The mantlet was pretty thick in its own right, but obviously not as great as the rest of the turret.
Even the vulnerable flanks or sides had a thickness of 90mm. Not surprisingly, the engine compartment in the rear just had 30mm of armor, though it is sloped at 45 degrees for an actual thickness of 42mm - more than enough for machine gun and autocannon fire.
The intimidating protection levels, engine size, and armaments did come at a price. A combat ready T-10 weighed a little over 50 tons, which ran against a 1949 directive to tank design bureaus for a maximum threshold for weight not exceeding 50 tons. The original T-72, by comparison, only weighed a modest 44.5 tons while having objectively superior armour protection and a superior cannon.
The T-10 had a typical crew of four. That’s the commander, gunner, loader, and driver who was seated underneath the v-shaped hatch atop the T-10’s glacis.
The commander’s station was left of the main gun. He has superb all-round vision thanks to a whopping seven general vision periscopes installed around the perimeter of his rotatable cupola, besides the usual primary periscope facing forwards. The primary periscope has night vision capabilities and a rudimentary stadiametric rangefinder. He has an IR spotlight attached to his primary periscope at the front of the cupola. The gunner was ensconced opposite him. When not buttoned up the gunner could use the turret’s secondary armament to scare off pesky low-flying aircraft. (A DShKT on the T-10/A/B and a KPVT on the T-10M). The large caliber of the co-ax helped conserve ammo, as the gunner could use the machine gun to disable and destroy trucks and APCs, and save more main gun ammo for tanks.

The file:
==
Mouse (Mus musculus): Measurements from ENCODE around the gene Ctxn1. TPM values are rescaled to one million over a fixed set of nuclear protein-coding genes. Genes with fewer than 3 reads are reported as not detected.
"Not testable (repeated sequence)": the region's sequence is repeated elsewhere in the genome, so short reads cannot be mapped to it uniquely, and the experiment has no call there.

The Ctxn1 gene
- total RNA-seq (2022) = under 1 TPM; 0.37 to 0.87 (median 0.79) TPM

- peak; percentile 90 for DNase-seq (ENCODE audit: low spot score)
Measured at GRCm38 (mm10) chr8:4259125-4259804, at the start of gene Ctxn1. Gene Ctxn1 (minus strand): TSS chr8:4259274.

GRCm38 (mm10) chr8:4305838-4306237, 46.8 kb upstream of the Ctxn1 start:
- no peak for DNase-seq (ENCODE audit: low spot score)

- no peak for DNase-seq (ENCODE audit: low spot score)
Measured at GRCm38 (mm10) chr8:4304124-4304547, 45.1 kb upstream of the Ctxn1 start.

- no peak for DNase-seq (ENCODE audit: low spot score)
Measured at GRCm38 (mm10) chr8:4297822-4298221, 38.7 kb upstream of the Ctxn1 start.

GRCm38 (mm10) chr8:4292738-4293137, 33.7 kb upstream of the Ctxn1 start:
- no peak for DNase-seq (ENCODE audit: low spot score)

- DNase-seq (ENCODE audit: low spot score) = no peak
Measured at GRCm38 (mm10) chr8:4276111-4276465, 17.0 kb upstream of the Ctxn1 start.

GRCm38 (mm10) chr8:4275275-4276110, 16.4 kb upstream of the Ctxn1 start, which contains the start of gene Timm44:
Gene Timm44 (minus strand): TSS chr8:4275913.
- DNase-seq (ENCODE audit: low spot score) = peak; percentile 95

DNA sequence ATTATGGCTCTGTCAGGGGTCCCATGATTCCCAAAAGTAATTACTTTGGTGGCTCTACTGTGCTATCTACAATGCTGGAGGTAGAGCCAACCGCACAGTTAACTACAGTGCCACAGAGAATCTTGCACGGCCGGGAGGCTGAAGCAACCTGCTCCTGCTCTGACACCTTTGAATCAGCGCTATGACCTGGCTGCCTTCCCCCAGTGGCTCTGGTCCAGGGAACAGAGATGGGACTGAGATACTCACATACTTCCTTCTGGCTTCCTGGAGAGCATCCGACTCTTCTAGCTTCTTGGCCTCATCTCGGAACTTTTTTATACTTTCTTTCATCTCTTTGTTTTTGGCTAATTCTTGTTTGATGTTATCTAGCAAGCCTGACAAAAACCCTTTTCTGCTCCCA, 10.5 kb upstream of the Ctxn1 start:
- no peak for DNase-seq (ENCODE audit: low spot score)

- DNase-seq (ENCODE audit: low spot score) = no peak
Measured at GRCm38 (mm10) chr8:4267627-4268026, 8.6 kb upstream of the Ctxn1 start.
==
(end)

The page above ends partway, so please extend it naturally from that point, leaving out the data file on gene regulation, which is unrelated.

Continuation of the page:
The loader on the T-10 is located on the right hand side of the cannon, adjacent to the commander and gunner. Contrary to popular belief, being the loader in a T-10 was a luxury cruise compared to the M103 and Conqueror. Thanks to Nicholas "The Chieftain" Moran of Wargaming, we have a good idea of how the loader (or loaders, in the case of the M103) in these tanks operate, as you can see in the "Inside the Tanks" video series on YouTube. Here is a segment on the loader's station in the Conqueror here, and a segment on the loaders' station in the M103 here, featuring Ken Estes. Watching the videos, it's no exaggeration that the loader's duty isn't something that most people are physically qualified for, which is compounded by a poorly laid-out station in the case of the Conqueror. For instance, in the Conqueror, the loader must lift the two-part ammo above a guard rail and insert it into the breech from above, putting his body into a mechanically disadvantaged position. Despite having only one loader, the T-10 could achieve a higher rate of fire without fatiguing the loader whatsoever through a more rational design and the implementation of a powered rigid chain rammer.
There is a handy tray placed at hip level. The loader's only responsibility is to lay down the projectile on the tray, and then shove it into position behind the gun breech. A microswitch will be tripped by this action, and the powered chain rammer will ram the projectile into the chamber. Next, the propellant charge is placed on the tray, and the loader's safety button is pressed, initiating the chain rammer to load the propellant charge and automatically swing the tray off to the side while simultaneously readying the cannon to fire. The presence of the powered chain rammer and tray system enables the T-10 to bypass what is usually the most physically demanding part of a loader's job. Keep in mind - the combined weight of a propellant charge and a HE shell is 70 pounds (31.82 kg), and around 80 pounds in the case of the 120mm ammo used in the L11. Ramming it into the breech by hand is no mean feat. The rammer mechanism enabled the T-10 to fire faster than its NATO counterparts and continue to fire faster for a much, much longer period of time. It is possible for the T-10 to attain a rate of fire of up to 5 rounds per minute and maintain that rate, whereas a Conqueror would be limited to around 3, falling off rapidly over the course of battle. If you must know, this 5 RPM rate of fire figure did not come out of my ass. It is inferred that the T-10 could most likely achieve this rate of fire based on "5 RPM burst fire" figure quoted for the 2S1 Gvozdika artillery system, which had a similar 122mm gun and a very similar loading system (video).